Daoism and Cct

Customs and Rituals

What is ancestor veneration and what is its connection with Daoism or CCT?

Concern over maintaining the integrity of one’s connections with family lineage is one of the hallmarks of Chinese religious and social life. Members of each family line— male descendants from a shared ancestor, with wives attached to their husband’s line—acknowledge both the continued spiritual presence and the sacredness of their forebears. Their reasons are many: expression of grief, assistance of the deceased in his or her struggles beyond the grave, the desire for blessings, feeling a sense of family cohesiveness, and showing continued affection for the dead. Long after the funeral and an extended period of official mourning, families pay homage to the dead both at the cemetery and at the ancestral shrine in the home. There, on the altar table, the family preserves a set of tablets, each with the name of one deceased relative inscribed on it. In very wealthy families of times past the oldest son would dedicate his life to looking after the proper performance of the rites, foregoing virtually all other activities.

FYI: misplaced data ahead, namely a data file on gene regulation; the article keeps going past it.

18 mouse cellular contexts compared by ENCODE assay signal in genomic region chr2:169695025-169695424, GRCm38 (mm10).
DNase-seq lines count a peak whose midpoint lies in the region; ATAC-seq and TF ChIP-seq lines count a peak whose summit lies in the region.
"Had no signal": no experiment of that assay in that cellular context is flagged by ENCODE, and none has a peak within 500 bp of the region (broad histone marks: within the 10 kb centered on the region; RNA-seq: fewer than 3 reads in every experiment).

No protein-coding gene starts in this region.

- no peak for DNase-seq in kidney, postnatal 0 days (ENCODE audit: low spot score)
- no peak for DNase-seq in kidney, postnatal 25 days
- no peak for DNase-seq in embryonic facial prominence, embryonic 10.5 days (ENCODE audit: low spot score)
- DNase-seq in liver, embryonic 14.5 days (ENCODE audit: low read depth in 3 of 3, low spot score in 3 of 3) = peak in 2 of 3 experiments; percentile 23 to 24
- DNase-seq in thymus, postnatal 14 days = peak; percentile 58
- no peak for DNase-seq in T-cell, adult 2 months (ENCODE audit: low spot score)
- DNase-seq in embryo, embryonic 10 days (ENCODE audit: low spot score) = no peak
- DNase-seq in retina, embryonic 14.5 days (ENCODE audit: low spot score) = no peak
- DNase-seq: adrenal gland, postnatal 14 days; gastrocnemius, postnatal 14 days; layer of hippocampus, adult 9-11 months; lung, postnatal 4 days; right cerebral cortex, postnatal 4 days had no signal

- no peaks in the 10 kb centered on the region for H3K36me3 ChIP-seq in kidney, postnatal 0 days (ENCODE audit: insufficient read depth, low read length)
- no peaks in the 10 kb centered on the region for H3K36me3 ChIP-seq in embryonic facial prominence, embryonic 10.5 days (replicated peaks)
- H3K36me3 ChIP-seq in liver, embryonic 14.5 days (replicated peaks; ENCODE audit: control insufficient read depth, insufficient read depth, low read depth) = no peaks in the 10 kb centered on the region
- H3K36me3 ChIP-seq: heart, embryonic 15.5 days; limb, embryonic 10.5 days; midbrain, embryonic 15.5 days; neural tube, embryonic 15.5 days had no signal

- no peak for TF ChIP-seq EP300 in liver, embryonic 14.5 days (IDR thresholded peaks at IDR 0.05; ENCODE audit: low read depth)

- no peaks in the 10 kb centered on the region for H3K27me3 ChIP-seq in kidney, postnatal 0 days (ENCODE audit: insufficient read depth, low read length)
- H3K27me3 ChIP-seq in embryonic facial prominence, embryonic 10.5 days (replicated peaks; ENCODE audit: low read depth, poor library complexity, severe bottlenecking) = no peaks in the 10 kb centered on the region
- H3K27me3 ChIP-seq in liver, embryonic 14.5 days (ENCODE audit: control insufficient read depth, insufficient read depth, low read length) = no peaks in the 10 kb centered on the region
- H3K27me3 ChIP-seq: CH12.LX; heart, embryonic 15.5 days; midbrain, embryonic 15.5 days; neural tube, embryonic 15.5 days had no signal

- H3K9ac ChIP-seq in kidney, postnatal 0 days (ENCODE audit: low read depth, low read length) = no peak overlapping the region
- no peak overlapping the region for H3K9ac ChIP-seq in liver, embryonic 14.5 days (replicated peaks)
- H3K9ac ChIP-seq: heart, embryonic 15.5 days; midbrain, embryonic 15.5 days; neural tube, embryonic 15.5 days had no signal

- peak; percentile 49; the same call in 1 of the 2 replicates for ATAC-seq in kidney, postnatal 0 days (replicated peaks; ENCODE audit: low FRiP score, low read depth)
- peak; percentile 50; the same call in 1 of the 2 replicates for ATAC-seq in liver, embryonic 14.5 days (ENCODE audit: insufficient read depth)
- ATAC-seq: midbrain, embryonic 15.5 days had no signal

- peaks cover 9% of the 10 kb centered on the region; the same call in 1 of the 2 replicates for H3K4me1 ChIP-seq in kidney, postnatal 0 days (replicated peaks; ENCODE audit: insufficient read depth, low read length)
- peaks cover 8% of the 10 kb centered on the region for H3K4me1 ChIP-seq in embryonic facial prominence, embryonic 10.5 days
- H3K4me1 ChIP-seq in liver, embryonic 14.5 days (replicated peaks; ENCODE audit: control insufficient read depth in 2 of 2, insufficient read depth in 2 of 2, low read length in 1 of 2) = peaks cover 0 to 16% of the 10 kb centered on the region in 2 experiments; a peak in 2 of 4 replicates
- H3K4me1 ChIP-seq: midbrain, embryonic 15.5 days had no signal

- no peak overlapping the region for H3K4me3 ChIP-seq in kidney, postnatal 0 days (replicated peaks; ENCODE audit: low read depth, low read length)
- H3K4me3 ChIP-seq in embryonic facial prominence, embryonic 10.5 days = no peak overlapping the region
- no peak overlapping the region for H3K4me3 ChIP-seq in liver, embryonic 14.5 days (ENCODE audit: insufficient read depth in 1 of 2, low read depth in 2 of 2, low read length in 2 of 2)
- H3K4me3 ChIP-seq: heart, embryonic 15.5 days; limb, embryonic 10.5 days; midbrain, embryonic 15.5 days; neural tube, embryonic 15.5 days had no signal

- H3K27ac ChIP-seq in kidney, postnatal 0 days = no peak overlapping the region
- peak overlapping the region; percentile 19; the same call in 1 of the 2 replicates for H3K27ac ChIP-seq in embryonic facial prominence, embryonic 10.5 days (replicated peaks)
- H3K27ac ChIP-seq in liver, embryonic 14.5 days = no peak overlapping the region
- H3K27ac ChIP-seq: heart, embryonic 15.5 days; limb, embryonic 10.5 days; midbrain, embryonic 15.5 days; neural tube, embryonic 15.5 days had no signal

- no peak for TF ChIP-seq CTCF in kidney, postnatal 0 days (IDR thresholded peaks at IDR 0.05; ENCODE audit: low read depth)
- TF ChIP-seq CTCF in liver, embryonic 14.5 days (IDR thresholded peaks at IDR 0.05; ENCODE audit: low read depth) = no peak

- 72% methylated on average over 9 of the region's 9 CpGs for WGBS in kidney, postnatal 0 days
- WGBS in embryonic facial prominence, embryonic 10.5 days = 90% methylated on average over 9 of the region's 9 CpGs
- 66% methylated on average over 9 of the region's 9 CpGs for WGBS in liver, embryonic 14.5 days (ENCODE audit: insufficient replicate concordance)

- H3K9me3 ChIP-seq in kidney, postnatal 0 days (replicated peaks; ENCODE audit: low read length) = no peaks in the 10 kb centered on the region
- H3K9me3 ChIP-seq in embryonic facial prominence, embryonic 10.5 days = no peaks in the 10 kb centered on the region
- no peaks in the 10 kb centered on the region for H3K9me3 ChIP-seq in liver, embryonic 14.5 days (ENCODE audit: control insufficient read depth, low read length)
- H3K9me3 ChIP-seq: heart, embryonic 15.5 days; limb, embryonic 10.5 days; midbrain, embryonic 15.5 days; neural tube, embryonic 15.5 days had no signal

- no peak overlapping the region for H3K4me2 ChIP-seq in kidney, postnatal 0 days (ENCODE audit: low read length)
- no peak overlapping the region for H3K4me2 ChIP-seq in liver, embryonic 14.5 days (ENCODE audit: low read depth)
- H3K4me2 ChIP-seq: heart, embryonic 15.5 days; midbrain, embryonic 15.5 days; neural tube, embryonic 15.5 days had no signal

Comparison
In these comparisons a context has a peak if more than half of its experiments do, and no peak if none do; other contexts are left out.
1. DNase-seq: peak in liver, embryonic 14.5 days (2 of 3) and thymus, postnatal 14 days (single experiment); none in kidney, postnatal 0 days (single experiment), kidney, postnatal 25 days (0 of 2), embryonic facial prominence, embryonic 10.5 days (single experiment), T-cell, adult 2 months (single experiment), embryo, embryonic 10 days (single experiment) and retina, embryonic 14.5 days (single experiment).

For most families today, ongoing activities include chiefly the regular visits to the cemetery, annual refurbishment of the grave for the feast called “Clear and Bright” (ching ming), and daily prayers at the home shrine. At home, family members make the same kinds of symbolic offerings to the ancestors as to the deities enshrined on the domestic altar. Very wealthy families have often built special ancestral temples as major monuments to the spiritual power of the dead. Few if any of these practices or specific concerns are uniquely Daoist. It is all part of the broadly Chinese religious patrimony, with some elements perhaps more closely linked to CCT than to any specific major tradition.


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